Roberto Castro Advances, Brother Franco First Alternate

Roberto Castro fired rounds of 64-68 at Hawks Ridge Golf Club, and will make his third U.S. Open start when he tees it up at Chambers Bay. (USGA/Tami Chappell)
Roberto Castro fired rounds of 64-68 at Hawks Ridge Golf Club, and will make his third U.S. Open start when he tees it up at Chambers Bay. (USGA/Tami Chappell)


Related Content

PhotosSectional Qualifying: Georgia
NewsLuke Donald Uses Home-Course Advantage to Qualify for U.S. Open
NewsJanzen Earns Return Trip to U.S. Open While Three Others Earn First Trip

Full Results

Roberto Castro stood above the ninth green at Hawks Ridge Golf Club and watched his brother, Franco, line up a putt that would have forced a 2-for-1 playoff between the siblings for a spot in next week’s U.S. Open at Chambers Bay.

Franco just missed the 15-footer and settled for first alternate at Monday’s U.S. Open sectional qualifier, while Roberto nabbed one of three available spots. Afterward, the brothers from Alpharetta, Ga., shared a memorable hug.

“I thought he was going to make it,” said Roberto, who qualified for his third U.S. Open. “A friend of mine who’s played a lot of golf said if you play this game long enough you’re going to see everything. You birdie the last four holes to win, you bogey the last four holes to lose. This definitely goes to the top of the list.”

Roberto, the former Georgia Tech All-America selection, posted rounds of 64 and 68 to finish at 12-under 132. Franco, who graduated from the University of North Carolina-Charlotte, shot 66-67 to finish alone in fourth place. Both received a kiss from their very nervous mother, Annie, afterward.

“We played out here yesterday with a friend and he said, ‘What if that happened?’” said Roberto, 29. “It’s a cliché commentary thing, but anything can happen out here. You watch enough [PGA] Tour events and you know.”

Layne Williams, the director of competition for the Georgia State Golf Association, encouraged the younger Castro by telling a story of a situation that occurred recently.

“Four years ago at this very spot, Jason Dufner lost a playoff to Russell Henley for the last spot,” Williams said. “But the next day, Dufner found out he was in. I’m not saying it’s going to happen, but it could happen.”

Regardless of whether Franco gets in the field, his big brother is hopeful that both will be at Chambers Bay for the U.S. Open.

The medalist was Matthew NeSmith, a rising junior at the University of South Carolina, who shot 63-64 for an impressive 17-under 127. The runner-up was Lee McCoy, a rising senior at the University of Georgia, who shot 65-66 and finished four strokes back.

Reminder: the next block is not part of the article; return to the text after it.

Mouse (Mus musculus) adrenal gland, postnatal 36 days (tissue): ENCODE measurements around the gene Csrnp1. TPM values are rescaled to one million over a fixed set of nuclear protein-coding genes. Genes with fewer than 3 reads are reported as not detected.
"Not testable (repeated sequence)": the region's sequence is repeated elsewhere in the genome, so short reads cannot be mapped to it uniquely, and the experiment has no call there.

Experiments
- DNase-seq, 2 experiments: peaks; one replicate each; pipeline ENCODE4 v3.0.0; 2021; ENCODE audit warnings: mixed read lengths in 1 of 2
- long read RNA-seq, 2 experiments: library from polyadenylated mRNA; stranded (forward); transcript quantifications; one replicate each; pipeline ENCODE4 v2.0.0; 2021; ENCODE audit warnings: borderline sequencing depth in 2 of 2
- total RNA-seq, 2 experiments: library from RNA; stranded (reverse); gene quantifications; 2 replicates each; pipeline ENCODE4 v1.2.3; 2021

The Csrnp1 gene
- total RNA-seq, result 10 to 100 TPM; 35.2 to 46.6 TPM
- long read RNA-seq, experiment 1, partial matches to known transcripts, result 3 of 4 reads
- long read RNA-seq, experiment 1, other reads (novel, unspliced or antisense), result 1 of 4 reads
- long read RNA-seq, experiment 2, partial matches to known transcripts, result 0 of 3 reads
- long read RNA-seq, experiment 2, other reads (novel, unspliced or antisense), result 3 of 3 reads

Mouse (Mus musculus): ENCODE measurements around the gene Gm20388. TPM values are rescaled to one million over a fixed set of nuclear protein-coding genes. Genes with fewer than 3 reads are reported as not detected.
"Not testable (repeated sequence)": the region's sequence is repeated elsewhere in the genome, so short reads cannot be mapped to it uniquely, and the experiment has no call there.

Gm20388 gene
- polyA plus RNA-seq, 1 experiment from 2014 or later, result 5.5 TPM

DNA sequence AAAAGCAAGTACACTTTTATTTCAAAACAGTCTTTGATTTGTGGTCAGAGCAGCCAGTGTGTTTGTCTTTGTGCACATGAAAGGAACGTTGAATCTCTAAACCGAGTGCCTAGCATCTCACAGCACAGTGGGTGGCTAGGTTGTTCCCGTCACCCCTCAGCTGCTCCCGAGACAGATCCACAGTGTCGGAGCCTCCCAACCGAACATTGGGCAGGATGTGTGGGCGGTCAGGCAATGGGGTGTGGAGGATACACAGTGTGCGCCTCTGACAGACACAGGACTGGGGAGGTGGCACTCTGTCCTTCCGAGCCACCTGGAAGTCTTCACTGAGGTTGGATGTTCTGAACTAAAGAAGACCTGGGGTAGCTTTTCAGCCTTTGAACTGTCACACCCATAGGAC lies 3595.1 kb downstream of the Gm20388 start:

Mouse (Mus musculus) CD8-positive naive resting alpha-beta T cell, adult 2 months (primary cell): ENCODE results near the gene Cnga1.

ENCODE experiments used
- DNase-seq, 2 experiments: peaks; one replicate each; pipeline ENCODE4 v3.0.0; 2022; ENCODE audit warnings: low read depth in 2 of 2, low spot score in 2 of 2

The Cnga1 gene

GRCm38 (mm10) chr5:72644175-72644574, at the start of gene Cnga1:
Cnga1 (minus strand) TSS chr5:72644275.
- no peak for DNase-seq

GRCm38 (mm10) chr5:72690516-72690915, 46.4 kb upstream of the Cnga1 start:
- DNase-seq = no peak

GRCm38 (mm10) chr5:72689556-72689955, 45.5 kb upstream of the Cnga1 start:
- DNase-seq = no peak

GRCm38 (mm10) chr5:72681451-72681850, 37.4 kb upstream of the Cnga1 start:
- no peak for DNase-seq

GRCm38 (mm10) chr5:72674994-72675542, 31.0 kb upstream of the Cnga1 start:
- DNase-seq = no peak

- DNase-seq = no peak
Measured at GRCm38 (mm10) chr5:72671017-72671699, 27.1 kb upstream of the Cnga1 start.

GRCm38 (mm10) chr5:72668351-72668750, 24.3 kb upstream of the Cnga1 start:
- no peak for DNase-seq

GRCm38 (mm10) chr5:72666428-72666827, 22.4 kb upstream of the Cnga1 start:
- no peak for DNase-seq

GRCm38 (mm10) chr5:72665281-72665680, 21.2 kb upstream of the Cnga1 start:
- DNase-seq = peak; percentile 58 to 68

Veteran professional Ryuji Imada shot 68-66 for a total of 134 and is the second alternate.

There was no drama involving NeSmith, whose 63 was the best score posted in the first round. By the time he got around to making an eagle on the seventh hole of his second round, NeSmith’s lead was up to five shots.

“I’m in shock almost. I’m going to the U.S. Open,” NeSmith said.

NeSmith has had an exceptional spring. He won the SEC Championship and helped the Gamecocks reach the NCAA Championships for third consecutive year. Last summer, the North Augusta, S.C., native qualified for the U.S. Amateur Championship at nearby Atlanta Athletic Club and reached match play.

“I’ve been playing well,” said NeSmith. “I love Hawks Ridge. I played it for the first time Sunday and really enjoyed it. My caddie read the greens really well and I was lucky enough to hit some shots where I didn’t have to putt much.”

NeSmith said he hit it inside 10 feet “multiple times.”

“That was fun as all get out,” NeSmith said. “I started well and finished well.”

NeSmith said he was still mentally fatigued from the NCAAs and was physically drained after walking 36 pressure-filled holes on Monday. He was scheduled to play in the Palmetto Amateur in his hometown later this week.

McCoy made four birdies on his final nine holes to finish strong. It will be his first appearance in the U.S. Open. He was co-medalist in the 2014 U.S. Amateur and also reached match play in the 2009 and 2010 U.S. Junior Amateur.

“I’ve won four times in college and I’ve been a first-team All-America,” McCoy said. “This is the highlight of my career. I’m getting to play in the U.S. Open. That’s nuts.”

McCoy completed 36 holes without making a bogey. He had 13 birdies.

“It was easy,” McCoy said. “I didn’t do anything crazy. I didn’t hit it incredible and I missed a couple of putts I could have made, but I didn’t make any mistakes. It was one of those days where hitting it out of play wasn’t even close to a thought and missing greens wasn’t, either.”

McCoy will be competing for the USA in the Palmer Cup June 12-14 in Illinois and is among the leading candidates for a spot on the USA Walker Cup Team, which will take on Great Britain & Ireland in September. While he’s planning to return to Georgia for his senior season, he’s not ruling out the possibility of turning pro after the Walker Cup.

“I’ll be playing as an amateur, but my first professional event is going to be in our nation’s championship,” McCoy said of his upcoming start at Chambers Bay.

None of the three qualifiers have played Chambers Bay. Roberto Castro will be making his first trip to Washington, although he might be able to glean some local knowledge from his younger brother, who played in the 2010 U.S. Amateur at Chambers Bay.

“It’s going to be at an incredible golf course,” McCoy said. “It’s something I’ve never seen before. I’ve never played links golf. It’s going to be a challenge for me and hopefully three days will be enough time for me.”